Stocks fall following the FOMC statement in spite of stability in oil prices. The S&P500 fell 1.1% to 1,882 and the Dow Jones fell 1.4% to 15,944. Investors and traders appeared to be hoping for a more dovish statement from Janet Yellen since stocks had risen earlier in the session before easing back after her comments. While the Fed did acknowledge that it would closely monitor global developments the statement failed to indicate that the global environment would weigh on US growth and inflation and alter the Fed’s trajectory of interest rates. As a result some analysts believe that a rate hike in March may be still on the table. Brent oil rose 4.1% to $33.10 and WTI gained 1.6% to $31.96 on rumors of potential supply cuts from Opec producers. Indices in China fell after data showed that industrial profits in December fell for the seventh consecutive month. The US 10 year was flat at 2.00% and the 2 year fell 1 basis point to 0.84% as it seems investors are calling the Fed’s bluff on higher rates potentially as soon as March. Similarly the euro gained 0.2% against the dollar to $1.0892. In New Zealand the kiwi fell 0.9% against the dollar to US$0.6642 after the central bank opened the door for future easing.
The Fed is paying attention to the volatility and uncertainty that are plaguing global markets however it failed to deliver any hope that conditions would alter the Fed’s course. Interest rates were left unchanged at 25-50 basis points as was expected by everyone, however the Fed left its options open regarding potential hikes in the future. If the Fed sticks by the dot plot made in December then there will likely be four rate hikes this year. Markets do not believe that this is a likely option given the state of uncertainty in the global economy however today’s comments suggest that the Fed may stick to its original plans barring unforeseen developments.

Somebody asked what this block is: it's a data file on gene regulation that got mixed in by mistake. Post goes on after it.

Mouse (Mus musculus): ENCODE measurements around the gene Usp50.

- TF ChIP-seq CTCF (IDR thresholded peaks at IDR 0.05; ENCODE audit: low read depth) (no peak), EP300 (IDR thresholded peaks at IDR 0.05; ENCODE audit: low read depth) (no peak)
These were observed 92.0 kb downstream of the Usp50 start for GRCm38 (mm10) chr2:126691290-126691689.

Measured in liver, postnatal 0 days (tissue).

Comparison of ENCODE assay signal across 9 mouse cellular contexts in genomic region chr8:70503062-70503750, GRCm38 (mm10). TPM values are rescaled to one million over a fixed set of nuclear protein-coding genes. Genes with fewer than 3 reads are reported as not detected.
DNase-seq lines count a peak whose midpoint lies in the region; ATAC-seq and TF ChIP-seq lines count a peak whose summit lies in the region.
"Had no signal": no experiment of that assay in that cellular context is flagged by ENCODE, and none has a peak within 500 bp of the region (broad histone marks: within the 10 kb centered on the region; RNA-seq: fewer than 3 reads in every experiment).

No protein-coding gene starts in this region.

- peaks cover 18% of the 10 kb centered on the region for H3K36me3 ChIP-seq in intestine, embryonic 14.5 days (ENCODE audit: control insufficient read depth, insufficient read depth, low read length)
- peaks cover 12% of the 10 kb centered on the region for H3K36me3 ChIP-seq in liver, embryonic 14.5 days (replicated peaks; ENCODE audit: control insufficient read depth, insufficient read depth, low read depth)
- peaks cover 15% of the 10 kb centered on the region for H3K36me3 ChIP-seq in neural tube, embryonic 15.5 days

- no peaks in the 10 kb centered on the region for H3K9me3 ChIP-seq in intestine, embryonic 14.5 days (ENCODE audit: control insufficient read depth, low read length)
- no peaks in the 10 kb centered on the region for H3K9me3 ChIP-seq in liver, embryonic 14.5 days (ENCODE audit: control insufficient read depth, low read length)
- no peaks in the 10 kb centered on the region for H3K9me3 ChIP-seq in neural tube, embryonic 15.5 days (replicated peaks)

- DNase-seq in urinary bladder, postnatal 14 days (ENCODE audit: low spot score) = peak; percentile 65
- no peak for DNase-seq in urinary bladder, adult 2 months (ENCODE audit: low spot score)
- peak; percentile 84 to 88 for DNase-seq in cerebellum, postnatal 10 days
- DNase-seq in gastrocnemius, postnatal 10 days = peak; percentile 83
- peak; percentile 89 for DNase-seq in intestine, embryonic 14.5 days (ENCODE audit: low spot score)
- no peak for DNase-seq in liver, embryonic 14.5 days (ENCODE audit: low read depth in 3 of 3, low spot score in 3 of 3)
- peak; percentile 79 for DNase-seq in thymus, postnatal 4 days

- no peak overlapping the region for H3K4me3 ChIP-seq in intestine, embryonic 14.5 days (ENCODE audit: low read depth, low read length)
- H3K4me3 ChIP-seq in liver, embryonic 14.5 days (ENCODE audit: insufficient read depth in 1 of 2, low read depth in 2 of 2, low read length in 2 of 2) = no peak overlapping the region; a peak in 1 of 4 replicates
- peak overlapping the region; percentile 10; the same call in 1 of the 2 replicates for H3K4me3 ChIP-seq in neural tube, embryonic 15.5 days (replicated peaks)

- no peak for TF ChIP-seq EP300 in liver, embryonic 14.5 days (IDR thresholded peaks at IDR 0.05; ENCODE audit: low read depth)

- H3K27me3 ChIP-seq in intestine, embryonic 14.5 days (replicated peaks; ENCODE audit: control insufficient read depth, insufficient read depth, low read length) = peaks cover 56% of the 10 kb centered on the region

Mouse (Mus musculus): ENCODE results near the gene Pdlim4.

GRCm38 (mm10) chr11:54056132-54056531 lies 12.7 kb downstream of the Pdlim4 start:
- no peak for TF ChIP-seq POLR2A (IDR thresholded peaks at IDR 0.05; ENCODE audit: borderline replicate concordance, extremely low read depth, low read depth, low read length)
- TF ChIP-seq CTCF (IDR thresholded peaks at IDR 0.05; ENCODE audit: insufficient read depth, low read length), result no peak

In spite of a dovish tone in the FOMC statement Treasury yields fell after the announcement. Normally when the Fed indicates that rising interest rates are a possibility then yields would rise, especially when market previously had been expecting them to come across dovish. This may reflect traders and investors expectation that market conditions will prevent the Fed from raising interest rate in March, essentially calling the Fed’s bluff. Although the Fed did express caution and concern over the landscape, no indication was made that the committee was deterred from its original plan to raise rates four times this year. The statement therefore had opposite effects on both the stock and bond market. Stocks sold off because the Fed was not dovish enough, and yields fell because the statement was apparently not enough to convince investors that the Fed would take action in March. Before the FOMC statement Fed funds futures reflected a 34% chance that the Fed would raise rates, and after the statement the market reflected a 29% chance. Only one rate hike is priced into futures markets for this year.
Troubled stock markets in Asia have spilled over into the bond market. In some situations investors have been forced to liquidate bond holdings in order to compensate for heavy losses experienced in the bear market in equities, which reflects portfolio contagion. So far throughout the equity selloff bonds have held up relatively well however last week total returns for bond funds turned slightly negative to -0.4%. As would be expected, the selloff has mainly affected the high yield aspect of the market as investors adjust for their risk tolerance within credit. Contributing to the selloff is the fact that in the past few years the amount of outstanding debt in Asia, particularly high yield, has increased dramatically. Between 2011 and 2015 $94.4bn was raised in high yield Asian bonds compared to just $41.7bn between 2006 and 2010. Although the discrepancy may be skewed by the financial crisis and fallout experienced in 2008, nevertheless it shows that there has been a substantial rise in debt levels among the riskiest companies in the region. Now as economic conditions around the world and especially in Asia begin to deteriorate, the time of reckoning appears to be coming closer for the market.